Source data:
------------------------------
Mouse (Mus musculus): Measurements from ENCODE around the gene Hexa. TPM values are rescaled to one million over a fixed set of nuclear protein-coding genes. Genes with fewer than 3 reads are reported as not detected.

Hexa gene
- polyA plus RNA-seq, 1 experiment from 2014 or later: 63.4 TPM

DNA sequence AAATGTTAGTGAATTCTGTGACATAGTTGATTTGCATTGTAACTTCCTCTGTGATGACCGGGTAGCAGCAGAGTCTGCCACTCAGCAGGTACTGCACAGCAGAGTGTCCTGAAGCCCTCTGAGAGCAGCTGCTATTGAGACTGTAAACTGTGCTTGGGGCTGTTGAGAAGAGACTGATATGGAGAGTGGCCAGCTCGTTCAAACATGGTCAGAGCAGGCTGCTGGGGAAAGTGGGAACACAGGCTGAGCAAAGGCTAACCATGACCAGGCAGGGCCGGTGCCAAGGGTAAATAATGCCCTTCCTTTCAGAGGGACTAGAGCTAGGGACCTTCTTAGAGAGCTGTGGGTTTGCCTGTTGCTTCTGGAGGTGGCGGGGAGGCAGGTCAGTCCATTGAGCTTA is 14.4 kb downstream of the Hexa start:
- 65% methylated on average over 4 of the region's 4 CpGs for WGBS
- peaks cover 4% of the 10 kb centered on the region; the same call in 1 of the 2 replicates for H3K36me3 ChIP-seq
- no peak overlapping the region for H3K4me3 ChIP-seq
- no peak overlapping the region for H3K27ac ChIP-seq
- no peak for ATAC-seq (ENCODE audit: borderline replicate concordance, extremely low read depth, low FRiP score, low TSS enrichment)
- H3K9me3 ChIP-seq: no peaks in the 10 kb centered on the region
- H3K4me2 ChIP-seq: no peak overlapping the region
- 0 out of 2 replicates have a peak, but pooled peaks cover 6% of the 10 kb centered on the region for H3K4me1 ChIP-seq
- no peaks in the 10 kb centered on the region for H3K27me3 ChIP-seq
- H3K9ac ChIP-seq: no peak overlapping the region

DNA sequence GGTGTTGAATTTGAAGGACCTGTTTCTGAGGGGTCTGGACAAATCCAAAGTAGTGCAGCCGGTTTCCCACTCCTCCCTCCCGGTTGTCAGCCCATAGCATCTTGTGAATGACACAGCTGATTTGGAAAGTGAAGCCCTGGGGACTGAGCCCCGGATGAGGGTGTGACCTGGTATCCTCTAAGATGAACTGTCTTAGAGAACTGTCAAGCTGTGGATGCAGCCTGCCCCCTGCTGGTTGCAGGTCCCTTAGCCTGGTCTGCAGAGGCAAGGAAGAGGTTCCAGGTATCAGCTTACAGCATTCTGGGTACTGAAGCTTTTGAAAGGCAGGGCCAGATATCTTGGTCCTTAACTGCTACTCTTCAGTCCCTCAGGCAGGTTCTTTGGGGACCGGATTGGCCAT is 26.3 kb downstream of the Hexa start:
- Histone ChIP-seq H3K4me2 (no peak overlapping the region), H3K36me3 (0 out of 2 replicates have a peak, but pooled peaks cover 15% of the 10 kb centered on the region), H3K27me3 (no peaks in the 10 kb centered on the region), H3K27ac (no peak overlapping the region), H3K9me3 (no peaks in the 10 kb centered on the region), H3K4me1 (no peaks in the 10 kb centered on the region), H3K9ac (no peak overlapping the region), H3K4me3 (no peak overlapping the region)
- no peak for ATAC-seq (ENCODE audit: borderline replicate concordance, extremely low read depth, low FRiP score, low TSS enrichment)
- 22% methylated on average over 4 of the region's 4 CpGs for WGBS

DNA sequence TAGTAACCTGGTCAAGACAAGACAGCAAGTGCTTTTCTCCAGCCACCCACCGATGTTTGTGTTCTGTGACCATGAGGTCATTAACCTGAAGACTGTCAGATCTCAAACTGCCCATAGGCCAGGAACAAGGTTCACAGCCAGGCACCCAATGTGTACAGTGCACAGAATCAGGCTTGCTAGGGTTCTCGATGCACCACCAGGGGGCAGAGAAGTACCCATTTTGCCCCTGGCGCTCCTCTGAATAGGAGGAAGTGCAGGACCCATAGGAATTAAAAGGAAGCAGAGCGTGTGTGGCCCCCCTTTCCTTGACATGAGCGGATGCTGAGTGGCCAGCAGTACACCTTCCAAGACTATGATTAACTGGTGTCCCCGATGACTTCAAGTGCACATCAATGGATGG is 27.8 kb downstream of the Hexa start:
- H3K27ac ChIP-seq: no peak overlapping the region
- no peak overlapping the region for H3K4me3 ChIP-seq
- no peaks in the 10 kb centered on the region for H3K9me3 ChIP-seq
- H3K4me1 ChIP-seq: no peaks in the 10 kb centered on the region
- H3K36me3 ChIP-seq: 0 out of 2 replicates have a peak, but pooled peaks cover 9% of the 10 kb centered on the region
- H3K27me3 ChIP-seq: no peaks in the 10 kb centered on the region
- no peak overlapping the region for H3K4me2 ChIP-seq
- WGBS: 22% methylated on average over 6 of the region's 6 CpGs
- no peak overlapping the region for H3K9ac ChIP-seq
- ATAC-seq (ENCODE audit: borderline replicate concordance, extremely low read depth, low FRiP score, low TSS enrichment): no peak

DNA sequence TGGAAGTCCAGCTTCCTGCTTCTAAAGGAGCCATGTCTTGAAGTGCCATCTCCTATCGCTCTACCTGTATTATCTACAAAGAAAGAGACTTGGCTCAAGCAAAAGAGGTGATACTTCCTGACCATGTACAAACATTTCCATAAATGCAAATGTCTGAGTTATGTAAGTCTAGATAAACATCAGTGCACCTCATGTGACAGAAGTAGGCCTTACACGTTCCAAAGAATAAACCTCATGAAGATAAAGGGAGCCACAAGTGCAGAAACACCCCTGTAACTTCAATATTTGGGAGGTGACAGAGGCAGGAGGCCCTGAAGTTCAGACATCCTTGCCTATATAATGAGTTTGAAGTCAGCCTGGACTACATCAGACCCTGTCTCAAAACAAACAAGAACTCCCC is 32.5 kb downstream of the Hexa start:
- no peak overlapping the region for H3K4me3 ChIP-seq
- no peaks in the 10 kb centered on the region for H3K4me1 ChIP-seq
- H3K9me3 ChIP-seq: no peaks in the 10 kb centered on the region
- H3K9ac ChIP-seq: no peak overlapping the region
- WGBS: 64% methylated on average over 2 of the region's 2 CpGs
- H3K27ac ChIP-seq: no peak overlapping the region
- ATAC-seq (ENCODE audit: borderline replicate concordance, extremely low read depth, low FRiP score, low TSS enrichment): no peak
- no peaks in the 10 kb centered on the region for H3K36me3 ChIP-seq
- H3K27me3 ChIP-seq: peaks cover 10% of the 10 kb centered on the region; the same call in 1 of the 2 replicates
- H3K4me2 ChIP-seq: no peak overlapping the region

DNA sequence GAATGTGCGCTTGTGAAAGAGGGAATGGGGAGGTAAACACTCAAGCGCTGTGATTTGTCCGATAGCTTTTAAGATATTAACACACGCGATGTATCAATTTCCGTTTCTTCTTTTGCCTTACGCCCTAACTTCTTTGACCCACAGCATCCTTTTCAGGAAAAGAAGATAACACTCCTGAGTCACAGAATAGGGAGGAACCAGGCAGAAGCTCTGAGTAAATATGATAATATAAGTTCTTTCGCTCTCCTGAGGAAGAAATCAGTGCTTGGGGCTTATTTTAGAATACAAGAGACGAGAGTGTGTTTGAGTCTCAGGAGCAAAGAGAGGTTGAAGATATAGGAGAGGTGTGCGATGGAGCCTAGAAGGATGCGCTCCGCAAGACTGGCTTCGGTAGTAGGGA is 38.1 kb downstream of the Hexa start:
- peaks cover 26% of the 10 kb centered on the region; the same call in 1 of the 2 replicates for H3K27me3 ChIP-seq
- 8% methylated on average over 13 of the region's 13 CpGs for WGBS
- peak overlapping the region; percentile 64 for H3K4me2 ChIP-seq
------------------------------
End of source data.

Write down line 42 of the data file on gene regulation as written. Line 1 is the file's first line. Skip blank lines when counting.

- peaks cover 26% of the 10 kb centered on the region; the same call in 1 of the 2 replicates for H3K27me3 ChIP-seq